Adventure of a Lifetime: Rafting the Grand Canyon with the Colorado Mountain Club

by Linda Ditchkus
CMC Adventure Travel Leader

I couldn’t believe my luck! There was space for me and my husband, David, to join the CMC’s 2016 Grand Canyon hiking and rafting trip. You may not fully appreciate why I was so excited. These spots are hard to come by. People sign up years in advance and we snagged some of the last available spots.

The CMC membership includes a host of folks who love to backpack and sleep outdoors on a regular basis. However, not all members like to rough it. As I have grown older (okay, I am not really that old), I find myself seeking hiking adventures that blend long hikes with the comforts of a charming B&B or a 4-star hotel. The Grand Canyon trip offers 11 nights of sleeping in tents or outside; no showers, flush toilets, or sinks; and daily dunks in freezing cold water.

You might wonder, what could possibly entice someone who enjoys creature comforts to join a trip with limited luxury? Well here’s my top-12 list of reasons that I LOVED the Grand Canyon trip

12. The River

Our group of 24 guests and guides motored in two spacious rafts for nearly 200 miles along the most dramatic section of the Colorado River. The water was a frigid 46 degrees, but I was thrilled to get soaked to the skin in the turbulent rapids.

11. Awesome Hikes

When your hike starts on the river’s edge at the bottom of a huge canyon, all trails lead up. Point-to-point hikes were the norm. We would disembark from the rafts on a beach, hike for several hours up to the canyon rim and then down into a different side-canyon to rejoin the river several miles downstream. The exposure proved exhilarating, particularly when the trail turned into a narrow shelf edging nearly 50 feet above the river. Most days, the guides offered both a tame and a challenging hike. I admit there were a few days when I opted for the less demanding alternative, and spent the day in the company of folks seeking in-depth conversations, exploring each pool of standing water, and absorbing every view until it was imprinted in memory.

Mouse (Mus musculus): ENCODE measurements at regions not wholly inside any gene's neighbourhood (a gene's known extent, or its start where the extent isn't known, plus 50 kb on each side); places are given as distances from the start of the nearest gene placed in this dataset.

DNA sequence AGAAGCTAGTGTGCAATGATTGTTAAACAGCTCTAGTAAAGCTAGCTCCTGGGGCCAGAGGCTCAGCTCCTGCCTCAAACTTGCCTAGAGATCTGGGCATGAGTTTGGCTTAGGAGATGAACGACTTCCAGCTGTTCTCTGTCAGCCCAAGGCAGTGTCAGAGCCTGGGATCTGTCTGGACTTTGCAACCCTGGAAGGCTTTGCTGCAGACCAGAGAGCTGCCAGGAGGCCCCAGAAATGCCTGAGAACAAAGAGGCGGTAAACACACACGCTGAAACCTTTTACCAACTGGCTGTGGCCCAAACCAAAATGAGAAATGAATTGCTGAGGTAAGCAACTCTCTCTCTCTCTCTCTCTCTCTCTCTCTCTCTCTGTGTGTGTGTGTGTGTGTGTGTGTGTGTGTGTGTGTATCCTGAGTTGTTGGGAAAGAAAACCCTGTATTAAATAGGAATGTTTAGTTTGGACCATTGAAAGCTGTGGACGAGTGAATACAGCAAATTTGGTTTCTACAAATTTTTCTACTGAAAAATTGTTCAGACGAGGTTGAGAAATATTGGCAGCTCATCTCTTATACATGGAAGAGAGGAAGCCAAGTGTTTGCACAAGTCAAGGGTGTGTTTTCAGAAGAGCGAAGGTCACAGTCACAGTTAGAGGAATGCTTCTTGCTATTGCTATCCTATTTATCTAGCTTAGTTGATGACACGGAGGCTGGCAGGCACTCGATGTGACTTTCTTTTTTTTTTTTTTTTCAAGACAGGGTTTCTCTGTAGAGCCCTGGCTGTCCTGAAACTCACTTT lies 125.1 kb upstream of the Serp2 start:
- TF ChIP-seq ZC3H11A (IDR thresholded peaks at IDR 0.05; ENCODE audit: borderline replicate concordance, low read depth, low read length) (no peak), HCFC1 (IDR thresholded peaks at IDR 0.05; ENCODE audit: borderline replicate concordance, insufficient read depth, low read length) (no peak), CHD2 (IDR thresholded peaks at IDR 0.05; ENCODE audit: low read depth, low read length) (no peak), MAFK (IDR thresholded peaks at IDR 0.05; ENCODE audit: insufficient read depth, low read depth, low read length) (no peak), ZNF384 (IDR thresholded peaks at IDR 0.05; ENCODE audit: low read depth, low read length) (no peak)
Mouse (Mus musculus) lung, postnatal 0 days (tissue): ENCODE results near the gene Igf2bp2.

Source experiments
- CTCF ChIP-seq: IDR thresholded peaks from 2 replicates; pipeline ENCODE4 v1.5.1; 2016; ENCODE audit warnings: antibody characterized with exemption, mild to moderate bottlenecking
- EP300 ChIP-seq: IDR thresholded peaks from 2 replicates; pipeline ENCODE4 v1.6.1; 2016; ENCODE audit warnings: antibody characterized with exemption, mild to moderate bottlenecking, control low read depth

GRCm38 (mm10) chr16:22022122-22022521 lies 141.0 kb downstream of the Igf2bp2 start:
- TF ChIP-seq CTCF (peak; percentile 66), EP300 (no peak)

10. Incredible Wildlife

Sightings of big horn sheep, deer, and carnivorous birds were frequent. However, my favorite animal encounters were with the shyer animals. A black widow spider, snake, lizard, and scorpion visited our campsite. These experiences were extraordinary, particularly as they occurred at great distances from my sleeping bag.

9. Unprecedented Activities

I could tell you about pooping in a metal box and peeing in the river, but I’llleave those details for a one-on-one discussion. On another note, I’ve slept on the ground before, butnever on a cot on a sandy beach, next to a roiling river, with a full complement of overhead stars. Despite of my exhaustion from the day’s activities, I found myself forcing my eyes to shut and giving intoslumber.

8. Fascinating History

Native Americans have, for centuries, lived in and above the canyon walls and carved domiciles into the softer rock. Additionally, many unorthodox characters have settled along the canyon, leaving their marks along the way. Miners and ranchers built homes, bridges, mines and quarries that dot the walls and plateaus above. More recently (i.e., over the last 150 years), the boaters and rafters have left remnants of crafts that were not sufficiently rapids-worthy or belonged to boatmen who lacked the skills or luck to navigate the temperamental Colorado River.

7. Thoughtful CMC Leaders

Blake and Rosemary had led the Grand Canyon trip for the CMC for eight consecutive years before our trip, and their experience certainly showed. We gathered at their home a few months before the trip to talk about what to expect and what to pack. They showed us the ideal-sized tub to bring along for washing clothes and demonstrated options for the perfect footwear that would accommodate both dry and wet hiking. Their depth of knowledge and willingness to share their experiences helped ustobe prepared and be comfortable during the trip.